Do the ceiling mounts circulate warm air well?

      1. Mtn_hombre | | #5

        It is extremely tight. We did blower door testing twice, I believe we ended up at ~0.77ACH50. When opening and closing the front door you can feel the pressure vs if there is a window open. I've got Alpen windows (fairly local to me) and their seals are excellent.
        That's a good question on the circulation. I think there is still some heat stratification (walls hit 9-1/2' at the peak where the cassette is, slope down to 8' on either side of the house) so I often leave a ceiling fan on low to mitigate that. I also did cellulose in the bedroom interior walls for soundproofing, which I think leads to that room staying a little cooler, but i like that for sleeping. The ceiling fan in the bathroom has a heater in it that i did as a backup, i never use the heater.

  2. Chris_in_NC | | #3

    I wish there were options for smaller cassettes that didn't involve multi-splits or VRF.

    6k-7k BTU 1:1 wall mounts are available, so why not 1:1 cassettes of that capacity range? Same with the lack of small 1:1 ducted units; multi-split or VRF only...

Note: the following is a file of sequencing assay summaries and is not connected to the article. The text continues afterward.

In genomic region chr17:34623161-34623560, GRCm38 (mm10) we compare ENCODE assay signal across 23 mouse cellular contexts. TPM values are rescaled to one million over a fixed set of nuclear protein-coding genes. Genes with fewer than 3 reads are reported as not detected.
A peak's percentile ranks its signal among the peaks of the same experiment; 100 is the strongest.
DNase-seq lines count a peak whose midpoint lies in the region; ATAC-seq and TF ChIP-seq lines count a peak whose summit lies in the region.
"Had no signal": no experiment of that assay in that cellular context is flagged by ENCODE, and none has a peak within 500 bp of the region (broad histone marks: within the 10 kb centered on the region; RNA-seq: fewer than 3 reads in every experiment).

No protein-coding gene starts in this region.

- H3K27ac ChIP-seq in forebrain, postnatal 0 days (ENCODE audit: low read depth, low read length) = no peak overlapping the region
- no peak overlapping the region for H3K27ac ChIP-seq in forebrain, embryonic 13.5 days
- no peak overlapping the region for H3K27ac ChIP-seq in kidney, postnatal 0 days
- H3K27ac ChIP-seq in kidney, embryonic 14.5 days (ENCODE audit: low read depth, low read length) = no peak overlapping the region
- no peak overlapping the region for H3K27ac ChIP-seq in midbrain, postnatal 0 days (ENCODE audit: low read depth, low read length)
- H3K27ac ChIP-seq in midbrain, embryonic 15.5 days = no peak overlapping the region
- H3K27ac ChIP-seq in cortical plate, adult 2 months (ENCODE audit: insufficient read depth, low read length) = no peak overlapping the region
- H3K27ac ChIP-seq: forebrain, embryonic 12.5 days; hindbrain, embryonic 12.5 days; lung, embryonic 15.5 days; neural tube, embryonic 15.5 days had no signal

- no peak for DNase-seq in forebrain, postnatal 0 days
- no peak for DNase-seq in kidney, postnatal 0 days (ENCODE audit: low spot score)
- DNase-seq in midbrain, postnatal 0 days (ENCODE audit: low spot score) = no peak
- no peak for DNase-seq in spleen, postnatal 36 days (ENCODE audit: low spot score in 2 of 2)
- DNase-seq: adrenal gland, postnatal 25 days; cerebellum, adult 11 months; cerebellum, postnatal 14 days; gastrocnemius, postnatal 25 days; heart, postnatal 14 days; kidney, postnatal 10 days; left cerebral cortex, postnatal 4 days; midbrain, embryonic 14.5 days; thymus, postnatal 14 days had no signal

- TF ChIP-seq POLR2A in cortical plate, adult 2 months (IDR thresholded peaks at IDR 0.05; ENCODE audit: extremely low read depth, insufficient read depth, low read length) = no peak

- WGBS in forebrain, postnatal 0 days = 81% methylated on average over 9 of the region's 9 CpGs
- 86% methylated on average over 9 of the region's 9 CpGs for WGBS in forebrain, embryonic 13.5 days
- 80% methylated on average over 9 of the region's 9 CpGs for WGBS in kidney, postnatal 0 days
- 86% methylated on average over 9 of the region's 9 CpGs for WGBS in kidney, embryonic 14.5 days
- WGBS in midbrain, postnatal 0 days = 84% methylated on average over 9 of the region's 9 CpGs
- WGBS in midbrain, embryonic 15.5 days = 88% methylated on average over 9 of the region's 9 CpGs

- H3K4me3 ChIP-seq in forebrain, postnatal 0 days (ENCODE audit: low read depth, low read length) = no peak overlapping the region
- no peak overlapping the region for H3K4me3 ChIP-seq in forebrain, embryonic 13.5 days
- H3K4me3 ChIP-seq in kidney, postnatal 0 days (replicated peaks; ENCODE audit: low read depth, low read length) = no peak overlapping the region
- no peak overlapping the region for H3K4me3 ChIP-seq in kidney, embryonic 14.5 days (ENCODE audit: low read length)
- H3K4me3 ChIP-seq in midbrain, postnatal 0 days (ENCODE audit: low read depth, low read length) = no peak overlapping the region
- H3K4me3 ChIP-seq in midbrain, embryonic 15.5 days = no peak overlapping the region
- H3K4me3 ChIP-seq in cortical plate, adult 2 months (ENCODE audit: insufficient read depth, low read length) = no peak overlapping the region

3. jameshowison | | #4

    For anyone considering these, my recommendation is to have a long conversation with your installer and their equipment representative about where the air-barrier is meant to be.

    Because these were originally conceived as being in drop-ceilings, but now are advertised for "cut through drywall and stick into the attic" there is a lot of confusion on this point.

    Long story short we had a Mitsu diamond contractor install 5 one-way cassettes in our place. Cutting through the ceiling and fitting between joists (in an attic with lots of loose fill insulation). We had never ending problems with dust building up on the wheels, causing unbalanced operation, horrible noises and many visits from installer and Mitsu representatives. 15 month nightmare. We ended up replacing all of them with a central blower/ducted system (same outside compressors) (our contractor stuck with us throughout and ate costs as well).

    It was never clear where the air-barrier was meant to be, lots of argument about how well the trim was fitting to the ceilings (another big challenge with these units if you have any slope in your ceilings at all). The one unit we kept (in the garage) is fine ... but I air-sealed that one in a box from above, properly.

    Oh, and remember that you'll be paying around $200 per unit for a once a year (or maybe 18 months) cleaning, which involves a different spray hood than they use for high-wall units. Lots of mess and furniture moving.

    So, voice of experience here: at the very least have a different contractor create a properly air-sealed recess for these units, tested with a blower door.

    Added some pics of dust issues on the wheels. Also mold in the water tray (no issues with the pump, not sure if this is normal or related to the dust intrusion issues).